Tuesday, 07 March 2017 12:25

Making green affordable housing a reality

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Nedbank Corporate and Investment Banking (NCIB) today announced that is has made the first disbursement from an innovative R120 million Sustainable Affordable Housing finance facility that was put in place through the collaborative efforts of Nedbank’s Affordable Housing Development Finance division, and South Africa’s Green Fund.

Belhar_Gardens

The first recipient of funding from this facility is Belhar Gardens, a Cape Town-based social housing project owned and managed by Madulammoho Housing Association (MHA). The 630-unit development is the result of a public-private partnership and was made possible through the provision of land, grants and subsidies by the Western Cape Provincial Government and the Social Housing Regulatory Authority (SHRA).

Developed by Calgro M3 Holdings on behalf of MHA, Belhar Gardens is aimed at households earning between R2500 and R7500 per month.  It offers bachelor, one- and two-bedroomed unit rentals starting from as low as R750 per month and, according to Manie Annandale, Head of Affordable Housing Development Finance at NCIB, it is a prime example of Nedbank’s stated purpose to use its money expertise to do good for individuals, families, communities and businesses in South Africa.

‘Both the Sustainable Affordable Housing facility and Belhar Gardens are prime examples of Nedbanks Fair Share 2030 commitment,’ Annandale explains, ‘which is a strategic focus on channelling funding into projects with the highest possible potential of delivering sustainable benefits for all South Africans.’

In line with this strategic focus, Belhar Gardens is a case study in affordability. Not only are rentals below market levels and linked to subsidies, but units are also resource-efficient. Annandale explains that this is intentionally aimed at containing the total cost of accommodation for low-income households, which would otherwise have had to bear a heavy utility cost burden.

 ‘Considering that the total cost of occupying a home is significantly affected by electricity costs,’ he explains, ‘the inclusion of energy-saving features not only delivers environmental benefits in terms of climate change mitigation, but delivers on the immediate imperative facing South Africa to expand access to quality affordable accommodation for underserved individuals and families.’

Renier Erasmus, CEO of MHA, agrees with Annandale and adds that the cost benefit of green affordable homes is not just limited to the initial capital outlay. ‘Next to rent, electricity is one of the largest expenses for our tenants, he points out, ‘and with above-inflation tariff hikes expected to continue for the foreseeable future, escalating energy costs have the potential to undermine their financial security and increase the risk that they will eventually not be able to afford their rent.’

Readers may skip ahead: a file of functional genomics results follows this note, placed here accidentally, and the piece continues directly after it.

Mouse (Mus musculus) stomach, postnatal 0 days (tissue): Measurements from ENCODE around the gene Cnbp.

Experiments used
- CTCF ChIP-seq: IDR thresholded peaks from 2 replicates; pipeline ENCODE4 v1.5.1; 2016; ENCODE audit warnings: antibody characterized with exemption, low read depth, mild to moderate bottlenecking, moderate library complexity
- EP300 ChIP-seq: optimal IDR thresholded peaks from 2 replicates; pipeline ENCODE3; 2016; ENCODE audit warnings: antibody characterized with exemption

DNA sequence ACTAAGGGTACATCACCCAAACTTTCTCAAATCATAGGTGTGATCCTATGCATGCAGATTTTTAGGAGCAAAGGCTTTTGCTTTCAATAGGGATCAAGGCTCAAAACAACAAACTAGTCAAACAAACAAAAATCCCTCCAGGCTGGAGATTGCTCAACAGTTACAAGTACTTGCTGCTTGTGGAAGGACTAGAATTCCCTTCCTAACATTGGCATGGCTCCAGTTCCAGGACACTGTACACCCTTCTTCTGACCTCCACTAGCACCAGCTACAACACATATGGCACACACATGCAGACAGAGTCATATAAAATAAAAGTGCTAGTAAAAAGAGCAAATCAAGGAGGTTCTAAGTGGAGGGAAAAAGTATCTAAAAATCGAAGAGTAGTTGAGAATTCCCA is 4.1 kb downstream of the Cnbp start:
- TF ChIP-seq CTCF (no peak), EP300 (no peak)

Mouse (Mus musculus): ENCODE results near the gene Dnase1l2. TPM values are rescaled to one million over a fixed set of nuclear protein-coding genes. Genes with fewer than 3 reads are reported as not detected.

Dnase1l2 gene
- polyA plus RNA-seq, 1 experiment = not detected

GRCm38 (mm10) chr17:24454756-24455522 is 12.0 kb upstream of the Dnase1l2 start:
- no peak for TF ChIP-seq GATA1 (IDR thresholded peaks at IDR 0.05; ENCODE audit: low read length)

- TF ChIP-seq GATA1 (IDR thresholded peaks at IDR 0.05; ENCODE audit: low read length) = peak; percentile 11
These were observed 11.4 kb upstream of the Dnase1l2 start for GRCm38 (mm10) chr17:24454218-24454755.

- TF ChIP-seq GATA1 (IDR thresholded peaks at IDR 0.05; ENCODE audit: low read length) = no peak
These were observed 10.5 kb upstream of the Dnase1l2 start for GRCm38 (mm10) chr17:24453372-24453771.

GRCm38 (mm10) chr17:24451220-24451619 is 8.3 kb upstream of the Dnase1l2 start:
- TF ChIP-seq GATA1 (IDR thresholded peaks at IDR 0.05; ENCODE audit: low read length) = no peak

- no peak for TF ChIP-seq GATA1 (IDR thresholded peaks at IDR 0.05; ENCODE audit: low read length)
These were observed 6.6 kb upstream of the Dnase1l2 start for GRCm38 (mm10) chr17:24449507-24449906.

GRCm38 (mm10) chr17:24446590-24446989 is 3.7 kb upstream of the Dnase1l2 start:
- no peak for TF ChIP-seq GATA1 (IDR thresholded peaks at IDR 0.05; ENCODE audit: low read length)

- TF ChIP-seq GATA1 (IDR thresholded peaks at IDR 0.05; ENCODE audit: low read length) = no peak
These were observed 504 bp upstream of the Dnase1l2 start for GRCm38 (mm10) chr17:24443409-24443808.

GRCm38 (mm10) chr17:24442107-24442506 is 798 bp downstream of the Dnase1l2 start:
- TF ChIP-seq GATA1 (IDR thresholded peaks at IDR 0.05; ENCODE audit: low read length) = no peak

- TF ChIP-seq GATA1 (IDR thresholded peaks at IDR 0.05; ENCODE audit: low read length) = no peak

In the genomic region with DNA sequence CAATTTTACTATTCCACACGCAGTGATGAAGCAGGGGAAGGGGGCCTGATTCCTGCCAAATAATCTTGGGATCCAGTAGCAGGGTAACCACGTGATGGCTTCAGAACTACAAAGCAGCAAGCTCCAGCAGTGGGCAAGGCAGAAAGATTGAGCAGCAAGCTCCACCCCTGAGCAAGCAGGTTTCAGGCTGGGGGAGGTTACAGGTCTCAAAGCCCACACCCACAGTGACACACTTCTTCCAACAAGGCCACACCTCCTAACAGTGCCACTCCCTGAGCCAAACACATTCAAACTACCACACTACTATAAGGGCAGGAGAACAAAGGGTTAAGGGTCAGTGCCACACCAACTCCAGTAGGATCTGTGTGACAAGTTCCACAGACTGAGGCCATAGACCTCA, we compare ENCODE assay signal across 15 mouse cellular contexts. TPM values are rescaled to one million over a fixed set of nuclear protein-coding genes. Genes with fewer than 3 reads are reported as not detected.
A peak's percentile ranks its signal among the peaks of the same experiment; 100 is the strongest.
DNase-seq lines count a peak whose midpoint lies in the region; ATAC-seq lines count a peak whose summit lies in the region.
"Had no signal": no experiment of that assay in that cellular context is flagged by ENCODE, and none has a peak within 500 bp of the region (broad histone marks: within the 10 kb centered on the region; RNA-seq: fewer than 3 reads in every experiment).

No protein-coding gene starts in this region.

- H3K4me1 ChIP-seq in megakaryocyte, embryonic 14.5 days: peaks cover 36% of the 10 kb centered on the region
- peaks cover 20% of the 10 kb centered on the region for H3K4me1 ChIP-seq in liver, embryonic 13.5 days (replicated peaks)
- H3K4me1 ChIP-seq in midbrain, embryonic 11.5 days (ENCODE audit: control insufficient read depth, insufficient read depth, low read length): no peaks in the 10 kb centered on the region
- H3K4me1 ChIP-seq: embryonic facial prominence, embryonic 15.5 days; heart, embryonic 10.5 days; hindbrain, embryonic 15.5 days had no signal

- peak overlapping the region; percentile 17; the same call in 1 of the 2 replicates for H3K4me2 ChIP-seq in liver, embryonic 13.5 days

Erasmus explains that this scenario would be disastrous for the tenants and landlord alike, which is why the inclusion of green energy devices like centralised heat pumps and innovative ceiling insulation technology make perfect sense for Belhar Gardens and, indeed, all future social housing developments.

Based on its extensive sustainability focus, Belhar Gardens is one of the first social housing projects in South Africa to have applied for EDGE Green Building certification. Annandale explains that meeting the rigorous EDGE standard requires that the development achieves at least 20% savings within the EDGE software in each of three measurement dimensions, namely energy, water and embodied energy in building materials.

‘Nedbank views widespread EDGE certification as a non-negotiable cornerstone of the sustainable success of the affordable housing market going forward,’ he says, ‘because such certification makes it possible for consumers, valuers and investors to differentiate between conventional and resource-efficient homes, thereby creating increased demand for green housing and making such sustainable development viable for developers, despite the slightly higher building costs.’

Given that resource-saving affordable housing is still a relatively new initiative in South Africa, Annandale explains that the next step in driving the growth of this sector will be to measure and validate the actual cost savings enjoyed by tenants and owners in EDGE certified units when compared to conventional structures. ‘We are working with the Development Bank of Southern Africa (DBSA) to monitor the sustainability performance of a sample of the two types of homes over the coming year, he concludes,’ and hope to release the findings to the market in 2018 – which, we believe, should generate a significant surge in demand for green affordable homes going forward.’

Last modified on Tuesday, 07 March 2017 13:46

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